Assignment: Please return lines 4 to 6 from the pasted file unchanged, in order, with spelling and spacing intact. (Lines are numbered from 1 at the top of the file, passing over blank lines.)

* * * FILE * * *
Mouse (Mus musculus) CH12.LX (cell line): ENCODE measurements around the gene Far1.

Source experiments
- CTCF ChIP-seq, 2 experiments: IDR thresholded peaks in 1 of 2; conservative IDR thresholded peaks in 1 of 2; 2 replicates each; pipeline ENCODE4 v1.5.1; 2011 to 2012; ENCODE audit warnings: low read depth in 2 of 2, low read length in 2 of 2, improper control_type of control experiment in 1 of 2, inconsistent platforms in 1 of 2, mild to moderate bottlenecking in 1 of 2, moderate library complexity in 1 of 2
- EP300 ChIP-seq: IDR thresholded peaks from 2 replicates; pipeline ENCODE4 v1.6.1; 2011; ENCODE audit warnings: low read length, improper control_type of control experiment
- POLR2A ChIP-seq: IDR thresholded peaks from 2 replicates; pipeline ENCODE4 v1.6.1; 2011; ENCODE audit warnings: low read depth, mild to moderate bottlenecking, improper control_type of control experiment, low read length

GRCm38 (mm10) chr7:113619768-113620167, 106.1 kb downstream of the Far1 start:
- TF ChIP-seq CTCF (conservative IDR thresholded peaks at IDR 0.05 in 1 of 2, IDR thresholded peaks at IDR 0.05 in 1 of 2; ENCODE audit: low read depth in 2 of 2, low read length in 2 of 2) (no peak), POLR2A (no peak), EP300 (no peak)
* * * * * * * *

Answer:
- EP300 ChIP-seq: IDR thresholded peaks from 2 replicates; pipeline ENCODE4 v1.6.1; 2011; ENCODE audit warnings: low read length, improper control_type of control experiment
- POLR2A ChIP-seq: IDR thresholded peaks from 2 replicates; pipeline ENCODE4 v1.6.1; 2011; ENCODE audit warnings: low read depth, mild to moderate bottlenecking, improper control_type of control experiment, low read length

GRCm38 (mm10) chr7:113619768-113620167, 106.1 kb downstream of the Far1 start: